Tag Archives: Conservation

Baer’s on the brink

BAER’S POCHARD (Aythya baeri), 2 males (upper left and lower right) and a female (lower left), with drake FERRUGINOUS DUCK (Aythya nyroca) on the breeding grounds in Hebei Province, May 2013.

BAER’S POCHARD (Aythya baeri), 2 males (upper left and lower right) and a female (lower left), with drake FERRUGINOUS DUCK (Aythya nyroca) on the breeding grounds in Hebei Province, May 2013.

Baer’s Pochard (Aythya baeri) hit the mainstream birding headlines in Europe when British birder, Alan Lewis, famously ‘twitched’ one in Japan in February 2012.  The fact that Alan was prepared to fly half way around the world to see a single overwintering drake a few hours from Tokyo was testament not only to the rarity of this once abundant duck from East Asia but also that, at the time, there were no reliable sites to see it in the wild anywhere on the planet.

In the early 1900s Baer’s Pochard was described by La Touche as “extremely abundant” in eastern China during spring and autumn migration as it made its way to and from its breeding grounds in northeast China and southeast Russia.  Some recently circulated notes from Beijing-based Jesper Hornskov described a flock of 114 on the lake at the Summer Palace as recently as March 1989.  Many birders who visited the Chinese east coast migration hotspot of Beidaihe in the 1980s and 1990s probably saw reasonable numbers, too.  Historically, it was reliable in winter at Poyang Hu in Jiangxi Province, with flocks numbering 100s of birds being reported there as recently as the 1990s and 2000s.

However, its decline since then has been dramatic and near catastrophic.  In 2012 a (partial) summer survey of what was thought to be its breeding stronghold – Lake Khanka on the China-Russian border – produced not a single confirmed sighting during the core breeding season, although two were seen in August.  Similarly, a 2012/2013 survey of its known core wintering grounds, coordinated by WWT and WWF China, produced just 45 individuals thinly spread across the Provinces of Anhui, Henan, Hubei, Jiangsu, Jiangxi, Sichuan and Hong Kong, an apparently calamitous drop in numbers that explains why the status of Baer’s Pochard was rightly upgraded to “Critically Endangered” by BirdLife International.

The reasons for the dramatic decline are not well understood but are likely to include habitat destruction and degradation (partly natural, caused by a long-term drought in northeast China, but predominantly human-related), and hunting pressure at stopover sites and on the wintering grounds.  However, it is an interesting contrast that the Ferruginous Duck (Aythya nyroca), a species with which Baer’s Pochard often associates and that shares similar habitat preferences, appears to be increasing in numbers and spreading north and east.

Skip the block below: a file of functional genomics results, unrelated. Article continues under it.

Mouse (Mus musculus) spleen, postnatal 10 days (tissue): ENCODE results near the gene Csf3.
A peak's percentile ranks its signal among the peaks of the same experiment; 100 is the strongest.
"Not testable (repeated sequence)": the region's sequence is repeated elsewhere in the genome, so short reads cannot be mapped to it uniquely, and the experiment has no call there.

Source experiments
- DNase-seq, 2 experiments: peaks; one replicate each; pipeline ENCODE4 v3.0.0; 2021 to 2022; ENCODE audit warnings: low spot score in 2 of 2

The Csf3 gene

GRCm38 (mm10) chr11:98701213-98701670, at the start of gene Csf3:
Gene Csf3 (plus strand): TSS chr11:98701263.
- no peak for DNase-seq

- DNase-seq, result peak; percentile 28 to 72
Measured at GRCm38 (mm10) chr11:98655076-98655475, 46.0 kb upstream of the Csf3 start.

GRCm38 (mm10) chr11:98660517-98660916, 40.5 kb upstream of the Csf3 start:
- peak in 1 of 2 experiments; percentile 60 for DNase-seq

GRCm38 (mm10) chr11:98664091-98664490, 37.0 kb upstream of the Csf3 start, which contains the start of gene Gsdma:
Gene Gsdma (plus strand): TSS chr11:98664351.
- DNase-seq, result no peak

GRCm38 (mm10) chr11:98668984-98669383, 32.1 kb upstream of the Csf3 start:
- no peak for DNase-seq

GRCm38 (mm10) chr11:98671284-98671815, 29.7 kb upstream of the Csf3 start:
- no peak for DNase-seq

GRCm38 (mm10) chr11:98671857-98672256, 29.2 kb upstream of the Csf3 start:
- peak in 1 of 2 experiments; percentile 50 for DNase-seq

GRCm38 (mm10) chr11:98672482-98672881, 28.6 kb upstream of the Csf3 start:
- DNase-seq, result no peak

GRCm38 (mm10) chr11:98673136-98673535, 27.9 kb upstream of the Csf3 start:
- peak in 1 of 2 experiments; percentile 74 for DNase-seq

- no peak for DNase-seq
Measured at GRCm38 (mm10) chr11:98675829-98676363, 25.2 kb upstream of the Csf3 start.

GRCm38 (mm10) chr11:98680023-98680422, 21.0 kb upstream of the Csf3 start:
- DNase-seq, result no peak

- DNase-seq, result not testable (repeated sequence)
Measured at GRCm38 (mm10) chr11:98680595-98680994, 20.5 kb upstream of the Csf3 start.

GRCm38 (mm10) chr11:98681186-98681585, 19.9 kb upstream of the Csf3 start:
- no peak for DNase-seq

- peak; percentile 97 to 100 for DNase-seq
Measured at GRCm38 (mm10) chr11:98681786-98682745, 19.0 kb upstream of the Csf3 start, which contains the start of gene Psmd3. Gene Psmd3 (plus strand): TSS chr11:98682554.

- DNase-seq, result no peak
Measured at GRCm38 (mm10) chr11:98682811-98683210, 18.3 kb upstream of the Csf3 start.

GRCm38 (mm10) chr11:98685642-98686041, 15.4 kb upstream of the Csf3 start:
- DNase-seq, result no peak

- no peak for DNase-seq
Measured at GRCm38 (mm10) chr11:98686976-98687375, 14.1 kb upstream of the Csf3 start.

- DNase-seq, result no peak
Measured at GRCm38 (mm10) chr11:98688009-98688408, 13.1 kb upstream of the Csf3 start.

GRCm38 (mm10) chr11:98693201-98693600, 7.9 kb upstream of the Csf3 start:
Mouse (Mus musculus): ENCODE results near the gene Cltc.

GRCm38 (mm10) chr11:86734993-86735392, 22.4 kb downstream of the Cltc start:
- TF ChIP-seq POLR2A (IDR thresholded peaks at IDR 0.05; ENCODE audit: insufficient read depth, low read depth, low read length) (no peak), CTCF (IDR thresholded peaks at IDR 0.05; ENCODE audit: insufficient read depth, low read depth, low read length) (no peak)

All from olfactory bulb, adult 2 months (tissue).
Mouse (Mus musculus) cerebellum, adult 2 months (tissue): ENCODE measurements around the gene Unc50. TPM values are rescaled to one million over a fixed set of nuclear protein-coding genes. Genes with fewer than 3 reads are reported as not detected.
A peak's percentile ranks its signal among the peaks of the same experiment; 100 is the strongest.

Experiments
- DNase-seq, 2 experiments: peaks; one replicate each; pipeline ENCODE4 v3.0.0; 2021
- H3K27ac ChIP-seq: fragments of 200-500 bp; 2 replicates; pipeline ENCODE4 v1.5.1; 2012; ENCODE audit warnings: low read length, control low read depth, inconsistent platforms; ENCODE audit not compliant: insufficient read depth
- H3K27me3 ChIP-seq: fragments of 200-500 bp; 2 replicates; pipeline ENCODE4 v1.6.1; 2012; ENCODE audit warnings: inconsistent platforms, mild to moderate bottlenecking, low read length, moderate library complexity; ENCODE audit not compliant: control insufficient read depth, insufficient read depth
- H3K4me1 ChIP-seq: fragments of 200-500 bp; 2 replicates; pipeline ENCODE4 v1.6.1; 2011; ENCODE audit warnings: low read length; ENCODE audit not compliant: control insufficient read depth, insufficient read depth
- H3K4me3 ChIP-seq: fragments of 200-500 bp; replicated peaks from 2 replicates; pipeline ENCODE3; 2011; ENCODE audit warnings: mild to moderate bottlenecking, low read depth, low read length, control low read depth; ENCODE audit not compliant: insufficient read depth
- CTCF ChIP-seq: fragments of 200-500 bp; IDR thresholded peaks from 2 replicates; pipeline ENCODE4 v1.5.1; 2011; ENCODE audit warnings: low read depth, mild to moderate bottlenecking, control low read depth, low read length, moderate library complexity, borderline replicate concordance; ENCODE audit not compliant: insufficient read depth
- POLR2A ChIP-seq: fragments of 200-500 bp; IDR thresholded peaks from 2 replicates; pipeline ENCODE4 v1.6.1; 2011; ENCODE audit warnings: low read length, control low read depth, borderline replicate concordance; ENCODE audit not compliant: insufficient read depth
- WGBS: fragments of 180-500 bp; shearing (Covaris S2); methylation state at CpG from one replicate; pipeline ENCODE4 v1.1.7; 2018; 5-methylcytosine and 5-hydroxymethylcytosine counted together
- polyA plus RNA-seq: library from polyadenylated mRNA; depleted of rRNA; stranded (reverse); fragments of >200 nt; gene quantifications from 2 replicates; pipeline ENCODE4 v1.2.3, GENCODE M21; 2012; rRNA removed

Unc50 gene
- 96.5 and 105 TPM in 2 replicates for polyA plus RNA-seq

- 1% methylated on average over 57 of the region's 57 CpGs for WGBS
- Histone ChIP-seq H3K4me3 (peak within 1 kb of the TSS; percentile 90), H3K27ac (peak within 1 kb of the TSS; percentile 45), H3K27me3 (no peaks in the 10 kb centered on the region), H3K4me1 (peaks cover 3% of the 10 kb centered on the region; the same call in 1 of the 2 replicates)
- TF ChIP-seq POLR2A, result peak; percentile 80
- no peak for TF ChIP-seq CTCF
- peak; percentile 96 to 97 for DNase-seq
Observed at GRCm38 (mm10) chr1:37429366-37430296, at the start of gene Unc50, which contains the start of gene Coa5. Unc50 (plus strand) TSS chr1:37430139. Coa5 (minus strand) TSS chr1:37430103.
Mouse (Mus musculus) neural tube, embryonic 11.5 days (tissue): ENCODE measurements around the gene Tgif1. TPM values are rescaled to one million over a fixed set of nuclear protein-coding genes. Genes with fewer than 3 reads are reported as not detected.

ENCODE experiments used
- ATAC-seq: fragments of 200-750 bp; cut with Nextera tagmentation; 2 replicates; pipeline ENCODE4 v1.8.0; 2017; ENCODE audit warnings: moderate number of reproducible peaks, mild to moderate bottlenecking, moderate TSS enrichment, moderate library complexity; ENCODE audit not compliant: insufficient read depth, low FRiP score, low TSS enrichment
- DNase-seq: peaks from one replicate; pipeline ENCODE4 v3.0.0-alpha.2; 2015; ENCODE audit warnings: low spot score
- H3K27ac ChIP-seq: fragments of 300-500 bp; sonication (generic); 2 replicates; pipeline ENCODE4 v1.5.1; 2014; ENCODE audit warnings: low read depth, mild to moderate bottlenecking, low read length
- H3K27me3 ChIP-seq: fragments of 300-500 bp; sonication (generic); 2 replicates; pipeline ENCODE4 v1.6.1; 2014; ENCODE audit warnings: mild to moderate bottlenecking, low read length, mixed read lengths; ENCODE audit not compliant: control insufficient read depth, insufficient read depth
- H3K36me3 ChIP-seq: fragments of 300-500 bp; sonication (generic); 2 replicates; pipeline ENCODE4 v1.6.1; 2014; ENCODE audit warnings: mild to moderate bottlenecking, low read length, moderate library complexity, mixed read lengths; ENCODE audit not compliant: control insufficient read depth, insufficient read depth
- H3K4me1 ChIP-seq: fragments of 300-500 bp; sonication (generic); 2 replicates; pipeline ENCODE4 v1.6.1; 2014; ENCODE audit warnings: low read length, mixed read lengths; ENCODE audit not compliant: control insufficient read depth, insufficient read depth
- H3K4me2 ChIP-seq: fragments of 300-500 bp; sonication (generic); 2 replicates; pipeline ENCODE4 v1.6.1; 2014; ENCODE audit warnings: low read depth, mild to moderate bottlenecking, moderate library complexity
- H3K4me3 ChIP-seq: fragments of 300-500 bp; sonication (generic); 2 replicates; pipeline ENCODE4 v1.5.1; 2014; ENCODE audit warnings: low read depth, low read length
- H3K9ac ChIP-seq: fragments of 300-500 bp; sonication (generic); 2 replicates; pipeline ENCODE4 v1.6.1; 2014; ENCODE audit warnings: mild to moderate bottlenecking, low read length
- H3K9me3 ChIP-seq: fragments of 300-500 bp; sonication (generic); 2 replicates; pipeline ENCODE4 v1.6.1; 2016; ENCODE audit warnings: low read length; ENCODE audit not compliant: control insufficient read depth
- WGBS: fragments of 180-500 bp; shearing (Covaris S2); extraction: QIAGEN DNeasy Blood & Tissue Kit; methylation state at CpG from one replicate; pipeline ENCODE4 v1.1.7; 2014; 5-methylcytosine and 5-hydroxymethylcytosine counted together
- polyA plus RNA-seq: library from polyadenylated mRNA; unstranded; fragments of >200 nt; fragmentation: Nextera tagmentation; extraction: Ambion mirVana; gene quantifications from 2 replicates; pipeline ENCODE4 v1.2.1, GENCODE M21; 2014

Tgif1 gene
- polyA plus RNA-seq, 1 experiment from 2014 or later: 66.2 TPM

In fact, the expansion of the range of Ferruginous Duck could be an additional threat to an already vulnerable Baer’s Pochard due to the spectre of hybridisation.  The threat of hybridisation is not just theoretical; it’s real.  I have personally seen drake Baer’s Pochards displaying to female (and male!) Ferruginous Ducks at Wild Duck Lake in Beijing and one bird I observed on the breeding grounds in May showed characteristics of both species.  The image below shows a bird that, superficially, looks like a Ferruginous Duck but the heavier bill and the green sheen to the nape may indicate Baer’s influence. And, according to Nial Moores, Director of Birds Korea, “obvious” (probably Baer’s Pochard x Ferruginous Duck) hybrids are reported to be commoner than pure Baer’s in Korea and Japan.

Possible Baer’s Pochard x Ferruginous Duck hybrid, Hebei Province, May 2013.  Note the more Baer’s-like structure and the green sheen to the back of the head/nape.

Possible BAER’S POCHARD x FERRUGINOUS DUCK hybrid, Hebei Province, May 2013. A poor record image but note the more Baer’s-like structure with large, less peaked head and heavy bill. The bird also exhibited a green sheen to the back of the head/nape.

It’s perhaps not surprising that Baer’s Pochard was top of my “most-wanted” list when I arrived in Beijing and I will never forget the elation of self-finding my first drake in March 2012 on a central Beijing reservoir.

My first BAER’S POCHARD, a drake at Shahe Reservoir, Beijing, on 25 March 2012.

My first BAER’S POCHARD, a drake at Shahe Reservoir, Beijing, on 25 March 2012.

However, among all the doom and gloom for Baer’s Pochard is a glimmer of hope.  In 2012 a breeding site – the only confirmed breeding site currently in existence – was discovered in Hebei Province – well south of Baer’s Pochard’s traditional northeast Chinese and Siberian breeding range.  According to local birders, at least four pairs attempted to breed last year and young were seen in July.  Breeding has also been suspected or reported (but as yet unconfirmed) at two other sites in Shandong and Henan Provinces, again well south of the traditional breeding range and involving just 1-4 pairs.  Whether these sites have always held Baer’s Pochard and have simply been overlooked in the past, or whether Baer’s Pochard is a recent colonist at these more southerly sites is a question to which we don’t yet have the answer.  If it is a recent colonist, could it be an adaptation to the deteriorating conditions on its traditional breeding grounds?  And given that Ferruginous Duck is also a breeder at these sites, is hybridisation now the most immediate and pressing threat to this species in the wild in the same way Ruddy was a threat to White-headed Duck in Spain?